How I Became… Peggy Gou

Creative News

The DJ-turned-designer has worked with Nike and Louis Vuitton and now has her own streetwear line Kirin, backed by the operator of Off-White — the New Guards Group.

BY ROBIN MELLERY-PRATT,

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LONDON, United Kingdom — In the three years since the release of her first EP September War in 2016, Korean DJ Peggy Gou has gained industry-wide recognition and amassed an impressive group of collaborators, working with the likes of Nike and Louis Vuitton. She recently launched her own streetwear label Kirin with the New Guards Group.

Perhaps surprisingly given her rapid rise to fashion fame as a DJ and influencer, Gou first entered the industry in an editorial role. Following a short-lived dream to become a designer, she undertook a degree in styling and media studies at London College of Fashion and began her career as an editor at Harper’s Bazaar Korea.

“I realised very quickly I’m not good at styling other people. I didn’t enjoy it. I only really enjoyed styling myself,” says Gou. It was during this period of her life that Gou’s focus shifted from fashion to music as she made good her ambition to become the youngest and first female Korean DJ to play at renowned Berlin club Berghain.

From right: Peggy Gou, Virgil Abloh, Luka Sabbat and guest at the GQ Style and Browns
LFWM Party | Source: Getty Images

Throwing herself into music full-time, Gou pushed her fashion studies aside and initially, her fashion identity as well. “I wanted to look serious. At the beginning of my career, a lot of people would judge me because I was from the fashion world, saying, ‘What would she know about music?’ So, I used to dress really simply at the beginning. One of my mentors told me that the fashion part of me could have been my weakness — but I managed to turn it into a strength.”

It was at the closing party of Stockholm fashion week in 2017 that Gou’s journey to launching Kirin began. “Virgil and Kelis were performing at the same time as I was. They were on the main stage, I was in a tiny room. I thought, no one is going to come. But Virgil showed up. On his own. He said that he had been following me and after that, he booked me for an Off-White party he was throwing with Dazed,” says Gou.

At that party that Gou met representatives from New Guards Group, who expressed an interest in building a line around her vision. Kirin, the resulting streetwear brand, was named after Gou’s “spirit animal” — the giraffe — and marries traditional Korean mythological motifs with club culture graphics, debuting at Paris Fashion Week in 2019.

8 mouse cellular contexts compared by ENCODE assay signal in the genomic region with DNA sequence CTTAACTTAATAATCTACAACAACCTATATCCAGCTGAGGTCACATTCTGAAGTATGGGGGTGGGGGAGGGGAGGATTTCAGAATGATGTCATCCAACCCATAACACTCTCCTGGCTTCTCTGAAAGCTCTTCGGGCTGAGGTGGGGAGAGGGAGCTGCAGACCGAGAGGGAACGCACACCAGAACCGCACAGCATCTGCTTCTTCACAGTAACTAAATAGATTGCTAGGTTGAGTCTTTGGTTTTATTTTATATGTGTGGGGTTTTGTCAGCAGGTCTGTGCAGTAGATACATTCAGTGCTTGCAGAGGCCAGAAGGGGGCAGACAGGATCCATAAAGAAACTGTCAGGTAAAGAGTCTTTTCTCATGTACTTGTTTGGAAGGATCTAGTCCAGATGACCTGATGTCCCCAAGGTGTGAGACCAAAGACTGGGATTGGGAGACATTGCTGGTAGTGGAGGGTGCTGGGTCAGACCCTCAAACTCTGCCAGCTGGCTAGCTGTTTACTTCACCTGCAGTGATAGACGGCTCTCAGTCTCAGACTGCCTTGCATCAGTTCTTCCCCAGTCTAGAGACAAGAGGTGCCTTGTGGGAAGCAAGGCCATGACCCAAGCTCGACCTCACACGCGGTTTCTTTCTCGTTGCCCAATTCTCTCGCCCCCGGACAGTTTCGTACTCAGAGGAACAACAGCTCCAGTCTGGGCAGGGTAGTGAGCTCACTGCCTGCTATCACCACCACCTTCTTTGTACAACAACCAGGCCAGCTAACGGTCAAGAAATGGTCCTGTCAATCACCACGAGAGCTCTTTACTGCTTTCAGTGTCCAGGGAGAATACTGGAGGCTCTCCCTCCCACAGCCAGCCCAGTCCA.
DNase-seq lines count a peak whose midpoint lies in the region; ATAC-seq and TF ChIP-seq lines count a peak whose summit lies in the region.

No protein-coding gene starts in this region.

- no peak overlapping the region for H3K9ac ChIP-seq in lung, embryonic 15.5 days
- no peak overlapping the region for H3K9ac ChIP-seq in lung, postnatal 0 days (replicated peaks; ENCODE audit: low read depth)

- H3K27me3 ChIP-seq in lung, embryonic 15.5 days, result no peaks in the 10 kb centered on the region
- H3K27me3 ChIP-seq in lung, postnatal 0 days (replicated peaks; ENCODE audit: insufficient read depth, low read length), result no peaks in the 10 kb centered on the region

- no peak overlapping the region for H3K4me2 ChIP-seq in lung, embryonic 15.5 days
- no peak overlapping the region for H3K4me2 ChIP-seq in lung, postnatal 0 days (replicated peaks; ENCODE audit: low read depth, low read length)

BoF sat down with Gou at Browns East, where the label will launch in the UK, to discuss her career journey and why she believes loyalty to both her gut instinct and her partners is fundamental to her success.

What was your first job in fashion?

Before I moved into music to become a DJ, I was working as an editor for Harper’s Bazaar Korea. During that time, I didn’t really have a relationship with brands. I was writing or interviewing people, but I also used to also have a Tumblr account where I would post pictures of me wearing different clothes every day. I think it all came from that. Some people started to called me a blogger or influencer — that’s all how it began, through imagery.

How did you distinguish yourself at the start of your career?

Having originally wanted to become a designer, when I worked an editor I realised I didn’t enjoy styling other people half as much as styling myself. I discovered music and I almost dropped the fashion world because I wanted to look serious. At the beginning of my music career, a lot of people would judge me because I was from the fashion world, saying, “What would she know about music?” So, I used to dress really simply at the beginning.

Today, I trust myself. You need to know how to say no.

But I realised that wasn’t me. So I decided not to give up what I like — fashion — because it was a part of me. One of my mentors told me that the fashion part of me could have been my weakness — but I managed to turn it into a strength.

What are the challenges in building a career linked to your personal identity?